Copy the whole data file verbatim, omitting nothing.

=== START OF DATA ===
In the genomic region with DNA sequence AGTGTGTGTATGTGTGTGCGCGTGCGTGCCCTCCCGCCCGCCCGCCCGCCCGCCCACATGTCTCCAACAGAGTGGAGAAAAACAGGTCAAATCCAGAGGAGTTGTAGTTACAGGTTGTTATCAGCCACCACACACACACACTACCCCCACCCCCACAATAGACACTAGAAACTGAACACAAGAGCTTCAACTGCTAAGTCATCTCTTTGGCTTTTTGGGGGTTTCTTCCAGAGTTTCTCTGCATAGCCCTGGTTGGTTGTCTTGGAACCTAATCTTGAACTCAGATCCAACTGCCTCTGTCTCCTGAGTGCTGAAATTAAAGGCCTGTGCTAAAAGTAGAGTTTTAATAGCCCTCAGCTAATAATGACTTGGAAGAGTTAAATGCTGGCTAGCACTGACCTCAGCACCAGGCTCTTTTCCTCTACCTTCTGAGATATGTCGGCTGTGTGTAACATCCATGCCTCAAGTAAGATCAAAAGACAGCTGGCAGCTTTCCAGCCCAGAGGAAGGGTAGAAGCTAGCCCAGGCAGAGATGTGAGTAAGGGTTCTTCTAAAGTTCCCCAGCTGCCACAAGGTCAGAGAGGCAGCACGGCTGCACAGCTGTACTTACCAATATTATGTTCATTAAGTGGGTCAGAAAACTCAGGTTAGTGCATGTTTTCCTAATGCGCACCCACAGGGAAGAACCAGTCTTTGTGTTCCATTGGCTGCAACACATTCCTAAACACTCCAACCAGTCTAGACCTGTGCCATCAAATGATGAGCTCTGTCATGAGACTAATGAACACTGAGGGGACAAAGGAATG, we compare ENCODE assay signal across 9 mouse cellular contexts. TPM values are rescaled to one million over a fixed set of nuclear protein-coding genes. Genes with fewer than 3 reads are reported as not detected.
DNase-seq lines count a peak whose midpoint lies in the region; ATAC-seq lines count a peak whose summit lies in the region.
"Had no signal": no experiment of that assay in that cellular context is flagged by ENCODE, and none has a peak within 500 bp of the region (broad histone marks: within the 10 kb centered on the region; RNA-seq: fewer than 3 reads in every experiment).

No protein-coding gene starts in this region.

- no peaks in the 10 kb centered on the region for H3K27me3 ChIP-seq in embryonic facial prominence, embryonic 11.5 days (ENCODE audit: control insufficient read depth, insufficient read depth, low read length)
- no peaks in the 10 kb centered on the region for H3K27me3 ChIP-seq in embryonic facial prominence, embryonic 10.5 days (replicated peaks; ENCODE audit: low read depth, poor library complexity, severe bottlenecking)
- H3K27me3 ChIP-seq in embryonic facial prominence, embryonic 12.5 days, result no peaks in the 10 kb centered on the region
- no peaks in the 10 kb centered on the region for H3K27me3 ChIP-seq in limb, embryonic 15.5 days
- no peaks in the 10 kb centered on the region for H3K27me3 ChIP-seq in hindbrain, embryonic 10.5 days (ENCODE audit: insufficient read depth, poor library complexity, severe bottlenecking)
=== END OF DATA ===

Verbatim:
In the genomic region with DNA sequence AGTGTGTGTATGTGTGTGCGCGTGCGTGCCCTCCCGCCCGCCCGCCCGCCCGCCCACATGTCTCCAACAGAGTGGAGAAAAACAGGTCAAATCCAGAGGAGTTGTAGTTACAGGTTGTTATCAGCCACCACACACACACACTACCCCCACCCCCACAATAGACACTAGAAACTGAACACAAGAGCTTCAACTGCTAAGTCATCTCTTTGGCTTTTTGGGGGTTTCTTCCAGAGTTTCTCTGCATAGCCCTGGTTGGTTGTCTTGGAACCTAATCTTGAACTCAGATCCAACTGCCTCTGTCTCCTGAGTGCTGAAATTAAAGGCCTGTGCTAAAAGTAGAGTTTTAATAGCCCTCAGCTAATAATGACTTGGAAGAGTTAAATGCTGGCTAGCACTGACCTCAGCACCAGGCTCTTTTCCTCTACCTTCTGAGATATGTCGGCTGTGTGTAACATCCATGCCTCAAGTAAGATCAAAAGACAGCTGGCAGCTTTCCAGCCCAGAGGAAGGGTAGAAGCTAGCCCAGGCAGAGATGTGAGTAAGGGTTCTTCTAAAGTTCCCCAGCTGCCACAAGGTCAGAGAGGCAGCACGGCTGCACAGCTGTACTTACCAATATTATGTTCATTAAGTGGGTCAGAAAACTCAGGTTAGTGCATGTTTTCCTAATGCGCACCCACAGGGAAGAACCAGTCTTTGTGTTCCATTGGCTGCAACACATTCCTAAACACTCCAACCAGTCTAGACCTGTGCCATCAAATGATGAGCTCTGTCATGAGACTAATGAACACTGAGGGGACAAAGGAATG, we compare ENCODE assay signal across 9 mouse cellular contexts. TPM values are rescaled to one million over a fixed set of nuclear protein-coding genes. Genes with fewer than 3 reads are reported as not detected.
DNase-seq lines count a peak whose midpoint lies in the region; ATAC-seq lines count a peak whose summit lies in the region.
"Had no signal": no experiment of that assay in that cellular context is flagged by ENCODE, and none has a peak within 500 bp of the region (broad histone marks: within the 10 kb centered on the region; RNA-seq: fewer than 3 reads in every experiment).

No protein-coding gene starts in this region.

- no peaks in the 10 kb centered on the region for H3K27me3 ChIP-seq in embryonic facial prominence, embryonic 11.5 days (ENCODE audit: control insufficient read depth, insufficient read depth, low read length)
- no peaks in the 10 kb centered on the region for H3K27me3 ChIP-seq in embryonic facial prominence, embryonic 10.5 days (replicated peaks; ENCODE audit: low read depth, poor library complexity, severe bottlenecking)
- H3K27me3 ChIP-seq in embryonic facial prominence, embryonic 12.5 days, result no peaks in the 10 kb centered on the region
- no peaks in the 10 kb centered on the region for H3K27me3 ChIP-seq in limb, embryonic 15.5 days
- no peaks in the 10 kb centered on the region for H3K27me3 ChIP-seq in hindbrain, embryonic 10.5 days (ENCODE audit: insufficient read depth, poor library complexity, severe bottlenecking)